Drury Lane auditorium and foyer spaces have now been completely reworked to give space and a very modern sense of luxury – valuable commodities in a space-poor city. Were it not for COVID regulations and safety measures, I would also have been able to see the Frozen dress rehearsal on the day I wandered into the Theatre Royal (I was in the company of a Disney Theatricals colleague). So I didn’t see backstage – where no doubt, conditions are much safer, cleaner, lighter and more airy. In one of the many glamorous marble tiled foyers, there is a video of a CAD animation of the new auditorium and its stage affordances. You can watch the transformation of the huge and hitherto fairly rigidly designed space – an end on proscenium arch theatre – into an auditorium and stage space able to be converted into other arrangements, including in-the-round staging. We can start to imagine the possibilities of different kinds of stage spectacle opened up by this flexibility and space.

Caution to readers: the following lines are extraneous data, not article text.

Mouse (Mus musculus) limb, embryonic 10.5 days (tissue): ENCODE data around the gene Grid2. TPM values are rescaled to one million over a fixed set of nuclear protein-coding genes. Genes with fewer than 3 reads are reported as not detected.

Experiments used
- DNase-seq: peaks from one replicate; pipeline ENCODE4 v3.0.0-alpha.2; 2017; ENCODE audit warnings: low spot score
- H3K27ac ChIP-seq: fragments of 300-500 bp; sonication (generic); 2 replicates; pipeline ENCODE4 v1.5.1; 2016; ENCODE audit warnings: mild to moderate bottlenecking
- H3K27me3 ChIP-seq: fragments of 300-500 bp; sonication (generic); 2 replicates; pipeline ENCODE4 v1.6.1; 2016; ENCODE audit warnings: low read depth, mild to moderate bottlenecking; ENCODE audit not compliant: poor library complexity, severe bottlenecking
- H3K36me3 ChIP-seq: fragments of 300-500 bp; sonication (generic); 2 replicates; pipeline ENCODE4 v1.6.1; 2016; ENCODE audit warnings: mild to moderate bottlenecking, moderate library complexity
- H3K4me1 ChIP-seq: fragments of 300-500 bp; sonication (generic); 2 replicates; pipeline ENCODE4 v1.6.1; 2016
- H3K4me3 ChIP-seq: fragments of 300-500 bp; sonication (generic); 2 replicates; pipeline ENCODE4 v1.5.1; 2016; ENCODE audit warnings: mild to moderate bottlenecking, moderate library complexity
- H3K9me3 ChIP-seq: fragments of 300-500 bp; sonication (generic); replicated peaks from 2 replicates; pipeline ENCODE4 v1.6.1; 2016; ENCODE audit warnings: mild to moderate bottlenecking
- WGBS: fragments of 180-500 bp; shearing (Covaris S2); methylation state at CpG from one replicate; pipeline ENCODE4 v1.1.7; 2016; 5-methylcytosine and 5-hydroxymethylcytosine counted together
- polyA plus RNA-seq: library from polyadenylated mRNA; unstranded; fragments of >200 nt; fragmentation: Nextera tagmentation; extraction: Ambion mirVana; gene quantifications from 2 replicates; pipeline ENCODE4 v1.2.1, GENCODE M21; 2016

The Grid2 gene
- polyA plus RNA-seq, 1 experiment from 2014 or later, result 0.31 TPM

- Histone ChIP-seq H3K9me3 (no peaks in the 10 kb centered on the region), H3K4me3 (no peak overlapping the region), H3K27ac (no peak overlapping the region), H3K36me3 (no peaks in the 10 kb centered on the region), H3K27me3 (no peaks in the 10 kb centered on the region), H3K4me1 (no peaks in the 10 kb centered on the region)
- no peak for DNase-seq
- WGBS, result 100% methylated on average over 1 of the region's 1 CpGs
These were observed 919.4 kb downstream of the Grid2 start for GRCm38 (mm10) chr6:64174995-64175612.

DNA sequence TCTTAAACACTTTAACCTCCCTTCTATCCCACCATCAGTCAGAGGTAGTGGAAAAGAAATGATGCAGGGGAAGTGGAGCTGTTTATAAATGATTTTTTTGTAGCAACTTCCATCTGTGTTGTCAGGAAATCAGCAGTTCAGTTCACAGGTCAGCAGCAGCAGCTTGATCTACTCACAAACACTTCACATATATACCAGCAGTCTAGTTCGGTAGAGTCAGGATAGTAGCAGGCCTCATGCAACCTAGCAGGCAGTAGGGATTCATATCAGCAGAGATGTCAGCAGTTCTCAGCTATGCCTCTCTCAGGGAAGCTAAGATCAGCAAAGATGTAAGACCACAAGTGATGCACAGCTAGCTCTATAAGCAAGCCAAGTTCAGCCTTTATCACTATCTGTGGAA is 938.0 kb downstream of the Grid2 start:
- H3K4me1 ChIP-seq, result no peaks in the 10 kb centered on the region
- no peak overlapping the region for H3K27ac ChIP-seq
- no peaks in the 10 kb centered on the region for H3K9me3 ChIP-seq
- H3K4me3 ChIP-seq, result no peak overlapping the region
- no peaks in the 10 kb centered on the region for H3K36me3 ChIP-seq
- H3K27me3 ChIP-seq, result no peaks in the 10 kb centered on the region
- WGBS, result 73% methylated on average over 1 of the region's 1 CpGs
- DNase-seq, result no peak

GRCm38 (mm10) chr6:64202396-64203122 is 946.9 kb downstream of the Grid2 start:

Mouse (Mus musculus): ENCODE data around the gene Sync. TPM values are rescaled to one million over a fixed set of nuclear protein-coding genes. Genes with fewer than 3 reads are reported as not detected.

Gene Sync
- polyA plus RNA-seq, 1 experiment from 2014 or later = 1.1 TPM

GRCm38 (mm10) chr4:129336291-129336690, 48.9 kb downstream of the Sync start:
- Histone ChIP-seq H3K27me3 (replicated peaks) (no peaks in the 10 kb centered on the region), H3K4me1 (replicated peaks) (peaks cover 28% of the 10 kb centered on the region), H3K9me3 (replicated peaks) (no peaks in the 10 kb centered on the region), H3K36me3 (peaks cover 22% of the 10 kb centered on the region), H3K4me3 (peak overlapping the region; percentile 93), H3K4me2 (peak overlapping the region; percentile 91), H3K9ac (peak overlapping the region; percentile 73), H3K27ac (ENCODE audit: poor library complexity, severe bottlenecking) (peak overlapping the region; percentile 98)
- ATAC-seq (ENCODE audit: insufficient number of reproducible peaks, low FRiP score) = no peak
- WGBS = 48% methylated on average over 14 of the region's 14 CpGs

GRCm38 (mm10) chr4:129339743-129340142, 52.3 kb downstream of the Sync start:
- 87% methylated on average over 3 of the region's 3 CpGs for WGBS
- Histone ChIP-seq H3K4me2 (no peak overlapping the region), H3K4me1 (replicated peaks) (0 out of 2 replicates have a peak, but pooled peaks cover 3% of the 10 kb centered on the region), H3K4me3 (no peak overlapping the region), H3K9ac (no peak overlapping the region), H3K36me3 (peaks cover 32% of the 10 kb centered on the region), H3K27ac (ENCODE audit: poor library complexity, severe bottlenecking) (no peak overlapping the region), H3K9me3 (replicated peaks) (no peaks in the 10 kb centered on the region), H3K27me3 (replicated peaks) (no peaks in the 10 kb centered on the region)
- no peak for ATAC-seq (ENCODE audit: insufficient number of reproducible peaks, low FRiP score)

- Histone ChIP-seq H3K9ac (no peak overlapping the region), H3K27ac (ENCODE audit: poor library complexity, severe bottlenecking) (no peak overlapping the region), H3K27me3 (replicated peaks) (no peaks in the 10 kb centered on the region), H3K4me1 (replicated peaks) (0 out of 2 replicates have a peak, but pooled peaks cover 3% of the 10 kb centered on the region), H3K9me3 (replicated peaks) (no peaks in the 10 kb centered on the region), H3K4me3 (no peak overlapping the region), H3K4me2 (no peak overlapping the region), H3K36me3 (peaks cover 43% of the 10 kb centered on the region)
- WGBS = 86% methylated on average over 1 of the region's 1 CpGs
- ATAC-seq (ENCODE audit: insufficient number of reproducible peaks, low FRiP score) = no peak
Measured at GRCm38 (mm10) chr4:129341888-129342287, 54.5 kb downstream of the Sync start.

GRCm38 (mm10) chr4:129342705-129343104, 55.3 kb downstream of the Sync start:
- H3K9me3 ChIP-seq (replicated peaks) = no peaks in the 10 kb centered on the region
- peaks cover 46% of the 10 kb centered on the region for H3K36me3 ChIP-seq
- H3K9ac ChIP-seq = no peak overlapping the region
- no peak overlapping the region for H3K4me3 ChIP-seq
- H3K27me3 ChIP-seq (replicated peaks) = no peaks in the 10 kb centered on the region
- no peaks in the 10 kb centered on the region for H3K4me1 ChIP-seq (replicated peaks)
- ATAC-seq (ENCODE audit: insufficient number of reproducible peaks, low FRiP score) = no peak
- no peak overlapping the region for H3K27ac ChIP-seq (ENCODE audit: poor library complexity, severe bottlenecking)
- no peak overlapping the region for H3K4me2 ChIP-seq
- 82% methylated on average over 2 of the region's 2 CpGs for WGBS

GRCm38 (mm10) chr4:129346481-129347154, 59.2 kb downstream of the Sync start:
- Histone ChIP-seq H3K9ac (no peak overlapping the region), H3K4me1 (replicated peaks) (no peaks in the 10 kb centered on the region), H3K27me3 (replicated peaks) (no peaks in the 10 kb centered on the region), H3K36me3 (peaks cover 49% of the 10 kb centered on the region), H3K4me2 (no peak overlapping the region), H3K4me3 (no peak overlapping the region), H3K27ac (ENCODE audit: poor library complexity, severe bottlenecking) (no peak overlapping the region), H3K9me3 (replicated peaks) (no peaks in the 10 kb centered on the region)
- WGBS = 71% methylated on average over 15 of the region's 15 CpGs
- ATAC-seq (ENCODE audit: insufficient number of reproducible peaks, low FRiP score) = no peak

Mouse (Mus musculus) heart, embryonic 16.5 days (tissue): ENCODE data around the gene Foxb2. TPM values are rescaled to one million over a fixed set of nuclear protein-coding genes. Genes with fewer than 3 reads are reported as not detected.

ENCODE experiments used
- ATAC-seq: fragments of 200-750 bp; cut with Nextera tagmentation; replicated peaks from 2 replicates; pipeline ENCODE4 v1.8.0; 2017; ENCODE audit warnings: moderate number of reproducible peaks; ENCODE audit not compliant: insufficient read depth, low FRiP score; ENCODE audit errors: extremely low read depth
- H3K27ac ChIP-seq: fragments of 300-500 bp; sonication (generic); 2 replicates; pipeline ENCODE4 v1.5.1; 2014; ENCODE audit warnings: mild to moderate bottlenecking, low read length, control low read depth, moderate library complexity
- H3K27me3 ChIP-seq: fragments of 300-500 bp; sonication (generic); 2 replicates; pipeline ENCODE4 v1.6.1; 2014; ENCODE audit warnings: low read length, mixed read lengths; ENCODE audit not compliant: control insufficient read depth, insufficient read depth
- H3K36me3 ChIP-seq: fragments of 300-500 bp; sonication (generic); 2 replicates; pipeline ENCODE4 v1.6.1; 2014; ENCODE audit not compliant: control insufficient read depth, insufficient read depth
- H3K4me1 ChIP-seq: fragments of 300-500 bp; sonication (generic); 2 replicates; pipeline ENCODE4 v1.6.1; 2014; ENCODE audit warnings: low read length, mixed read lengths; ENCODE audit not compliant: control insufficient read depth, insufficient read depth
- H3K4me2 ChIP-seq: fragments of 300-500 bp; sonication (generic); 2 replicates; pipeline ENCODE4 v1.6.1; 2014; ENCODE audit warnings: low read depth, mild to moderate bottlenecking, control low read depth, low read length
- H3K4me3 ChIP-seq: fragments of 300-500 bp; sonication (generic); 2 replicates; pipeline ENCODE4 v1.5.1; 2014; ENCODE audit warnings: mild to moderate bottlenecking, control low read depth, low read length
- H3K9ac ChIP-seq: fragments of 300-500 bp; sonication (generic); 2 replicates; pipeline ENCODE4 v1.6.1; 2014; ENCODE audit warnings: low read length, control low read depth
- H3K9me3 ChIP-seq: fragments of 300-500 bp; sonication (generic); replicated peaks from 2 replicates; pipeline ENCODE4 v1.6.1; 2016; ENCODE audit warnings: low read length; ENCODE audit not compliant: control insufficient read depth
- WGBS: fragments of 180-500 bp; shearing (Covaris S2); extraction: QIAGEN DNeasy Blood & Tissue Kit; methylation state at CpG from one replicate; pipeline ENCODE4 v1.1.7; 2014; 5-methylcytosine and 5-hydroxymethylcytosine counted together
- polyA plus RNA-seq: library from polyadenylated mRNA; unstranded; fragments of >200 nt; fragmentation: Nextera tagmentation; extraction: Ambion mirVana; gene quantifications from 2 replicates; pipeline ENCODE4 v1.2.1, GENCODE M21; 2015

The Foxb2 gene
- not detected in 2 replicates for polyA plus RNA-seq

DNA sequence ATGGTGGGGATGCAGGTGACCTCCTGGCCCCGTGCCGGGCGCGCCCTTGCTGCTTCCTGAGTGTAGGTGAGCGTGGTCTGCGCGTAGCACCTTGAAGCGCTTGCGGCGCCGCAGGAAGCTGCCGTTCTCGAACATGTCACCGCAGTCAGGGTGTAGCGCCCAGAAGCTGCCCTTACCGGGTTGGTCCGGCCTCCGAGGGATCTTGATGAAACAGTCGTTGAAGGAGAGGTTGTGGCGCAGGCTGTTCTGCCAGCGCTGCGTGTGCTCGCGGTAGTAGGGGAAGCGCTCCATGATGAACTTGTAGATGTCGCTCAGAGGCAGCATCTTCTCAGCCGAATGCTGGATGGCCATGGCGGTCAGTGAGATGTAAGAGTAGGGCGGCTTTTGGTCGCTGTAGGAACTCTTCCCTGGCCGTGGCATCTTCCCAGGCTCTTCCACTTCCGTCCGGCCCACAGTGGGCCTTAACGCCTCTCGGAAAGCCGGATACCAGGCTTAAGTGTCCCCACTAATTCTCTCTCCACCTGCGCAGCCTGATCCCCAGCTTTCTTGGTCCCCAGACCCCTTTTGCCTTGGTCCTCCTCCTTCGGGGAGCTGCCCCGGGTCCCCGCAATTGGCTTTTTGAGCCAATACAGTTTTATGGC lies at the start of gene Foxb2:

The tilting reality created by these hydraulic bridges was staged for excited audiences who were drawn to Drury Lane for spectacular shows. In her essay “‘Speaking to the eye rather than the ear’: The Triumvirate’s Autumn Dramas at the Theatre Royal, Drury Lane,” Hayley Bradley offers detailed accounts of the spectacles produced via this technology at Drury Lane, including the ‘Boulter’s Lock scene’ in The White Heather (1897), in which producers used hydraulic lifts to recreate a boat rising in a lock, and the Alpine avalanche scene in The Marriages of Mayfair (1908). While modern spectacle can do extraordinary things with digital technologies, blue or green screens, and electronically-powered lighting effects, its wonders can sometimes obscure an appreciation of the layers of past theatrical machinery, able to offer other kinds of spectacle. We should never indulge in the ‘presentism’ of thinking that twenty-first century stage spectacle is always or necessarily superior. It is good to know that this machinery is being preserved, with a view to its permanent display, as an important material aspect of West End theatre history.